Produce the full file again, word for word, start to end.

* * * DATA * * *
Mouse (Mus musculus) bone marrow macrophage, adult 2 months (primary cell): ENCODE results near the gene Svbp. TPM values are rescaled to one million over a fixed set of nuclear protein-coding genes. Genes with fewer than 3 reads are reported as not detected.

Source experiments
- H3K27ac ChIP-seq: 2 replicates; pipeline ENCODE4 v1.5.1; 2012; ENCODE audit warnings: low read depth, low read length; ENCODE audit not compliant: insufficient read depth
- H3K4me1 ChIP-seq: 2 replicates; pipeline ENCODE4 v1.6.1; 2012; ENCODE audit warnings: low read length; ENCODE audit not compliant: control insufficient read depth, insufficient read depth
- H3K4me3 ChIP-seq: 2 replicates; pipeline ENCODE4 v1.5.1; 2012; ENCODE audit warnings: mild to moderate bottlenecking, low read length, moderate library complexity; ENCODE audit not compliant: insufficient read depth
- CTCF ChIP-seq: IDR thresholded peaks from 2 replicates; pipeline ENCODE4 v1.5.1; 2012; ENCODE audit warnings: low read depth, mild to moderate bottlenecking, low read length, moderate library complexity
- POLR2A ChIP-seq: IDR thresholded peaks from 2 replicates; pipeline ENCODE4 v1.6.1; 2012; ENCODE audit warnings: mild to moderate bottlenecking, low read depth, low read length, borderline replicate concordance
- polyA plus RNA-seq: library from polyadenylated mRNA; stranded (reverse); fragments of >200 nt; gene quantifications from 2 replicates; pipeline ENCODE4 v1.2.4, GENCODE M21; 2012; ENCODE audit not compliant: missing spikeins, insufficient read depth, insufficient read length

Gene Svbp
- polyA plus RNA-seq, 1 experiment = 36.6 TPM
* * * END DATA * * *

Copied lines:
Mouse (Mus musculus) bone marrow macrophage, adult 2 months (primary cell): ENCODE results near the gene Svbp. TPM values are rescaled to one million over a fixed set of nuclear protein-coding genes. Genes with fewer than 3 reads are reported as not detected.

Source experiments
- H3K27ac ChIP-seq: 2 replicates; pipeline ENCODE4 v1.5.1; 2012; ENCODE audit warnings: low read depth, low read length; ENCODE audit not compliant: insufficient read depth
- H3K4me1 ChIP-seq: 2 replicates; pipeline ENCODE4 v1.6.1; 2012; ENCODE audit warnings: low read length; ENCODE audit not compliant: control insufficient read depth, insufficient read depth
- H3K4me3 ChIP-seq: 2 replicates; pipeline ENCODE4 v1.5.1; 2012; ENCODE audit warnings: mild to moderate bottlenecking, low read length, moderate library complexity; ENCODE audit not compliant: insufficient read depth
- CTCF ChIP-seq: IDR thresholded peaks from 2 replicates; pipeline ENCODE4 v1.5.1; 2012; ENCODE audit warnings: low read depth, mild to moderate bottlenecking, low read length, moderate library complexity
- POLR2A ChIP-seq: IDR thresholded peaks from 2 replicates; pipeline ENCODE4 v1.6.1; 2012; ENCODE audit warnings: mild to moderate bottlenecking, low read depth, low read length, borderline replicate concordance
- polyA plus RNA-seq: library from polyadenylated mRNA; stranded (reverse); fragments of >200 nt; gene quantifications from 2 replicates; pipeline ENCODE4 v1.2.4, GENCODE M21; 2012; ENCODE audit not compliant: missing spikeins, insufficient read depth, insufficient read length

Gene Svbp
- polyA plus RNA-seq, 1 experiment = 36.6 TPM